Nokia's factory in Finland, where execs say they have automated some product lines to ~99%, shows how high-speed connectivity can transform manufacturing (Chris O'Brien/VentureBeat)


Nokia’s “factory of the future” in Oulu, Finland offers a glimpse into a world in which high-speed connectivity promises to transform manufacturing. But the potential to automate just about every aspect of these operations also raises questions of what roles will be left for people to play.

During a recent visit, I got a chance to step inside Nokia’s factory, where the company is manufacturing its 5G base stations. The Oulu campus is the heart of Nokia’s 5G radio design and innovation efforts, and having that manufacturing facility onsite allows the company to test and build equipment in tandem with researchers.

As 5G networks begin to roll out, one of the most heavily hyped use cases is Industry 4.0, or the “factory of the future.” 5G proponents argue that these blazing-fast networks, which can support massive numbers of connected objects in small areas and with no latency, will allow manufacturers to use automation and data to make their facilities far more efficient.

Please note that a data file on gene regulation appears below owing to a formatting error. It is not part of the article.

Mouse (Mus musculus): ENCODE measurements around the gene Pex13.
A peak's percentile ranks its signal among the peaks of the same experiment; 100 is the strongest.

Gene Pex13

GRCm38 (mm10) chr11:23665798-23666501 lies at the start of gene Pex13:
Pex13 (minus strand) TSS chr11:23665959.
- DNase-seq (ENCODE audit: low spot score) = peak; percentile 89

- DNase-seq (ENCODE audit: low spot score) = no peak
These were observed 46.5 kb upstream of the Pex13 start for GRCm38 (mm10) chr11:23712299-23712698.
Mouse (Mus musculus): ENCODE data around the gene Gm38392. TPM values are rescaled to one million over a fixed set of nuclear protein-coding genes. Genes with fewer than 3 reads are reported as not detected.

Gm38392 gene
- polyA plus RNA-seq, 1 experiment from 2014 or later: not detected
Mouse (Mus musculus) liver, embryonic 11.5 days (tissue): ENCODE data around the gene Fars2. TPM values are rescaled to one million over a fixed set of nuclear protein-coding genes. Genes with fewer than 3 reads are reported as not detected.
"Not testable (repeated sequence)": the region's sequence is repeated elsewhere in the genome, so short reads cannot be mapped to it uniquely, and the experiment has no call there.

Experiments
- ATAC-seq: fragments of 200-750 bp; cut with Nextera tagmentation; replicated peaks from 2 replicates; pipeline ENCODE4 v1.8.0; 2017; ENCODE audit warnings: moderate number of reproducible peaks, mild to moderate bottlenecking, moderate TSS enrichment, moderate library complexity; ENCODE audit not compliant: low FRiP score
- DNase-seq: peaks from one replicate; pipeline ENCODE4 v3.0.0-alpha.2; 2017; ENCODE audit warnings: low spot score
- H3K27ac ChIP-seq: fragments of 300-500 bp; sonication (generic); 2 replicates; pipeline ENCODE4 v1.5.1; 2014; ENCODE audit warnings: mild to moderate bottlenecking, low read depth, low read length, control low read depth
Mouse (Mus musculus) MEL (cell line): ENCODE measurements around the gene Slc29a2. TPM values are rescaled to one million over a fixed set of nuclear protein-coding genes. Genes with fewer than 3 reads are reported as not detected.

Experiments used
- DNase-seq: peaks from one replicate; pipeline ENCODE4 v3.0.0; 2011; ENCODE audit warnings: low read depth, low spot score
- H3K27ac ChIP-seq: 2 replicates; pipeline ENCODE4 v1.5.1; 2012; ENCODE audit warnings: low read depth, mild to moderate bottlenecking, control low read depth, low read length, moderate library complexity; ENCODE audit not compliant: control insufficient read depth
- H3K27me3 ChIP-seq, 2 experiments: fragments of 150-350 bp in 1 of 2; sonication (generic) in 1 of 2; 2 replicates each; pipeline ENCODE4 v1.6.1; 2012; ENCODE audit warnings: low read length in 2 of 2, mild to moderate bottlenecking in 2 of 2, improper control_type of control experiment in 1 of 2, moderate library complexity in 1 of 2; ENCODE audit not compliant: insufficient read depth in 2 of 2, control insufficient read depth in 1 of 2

To prove this point, Nokia will be embracing many 5G principles in its Oulu factory. “We have our own factory here,” said Jani Leskinen, head of Nokia’s research and development in Oulu. “Why not use this as a playground?”

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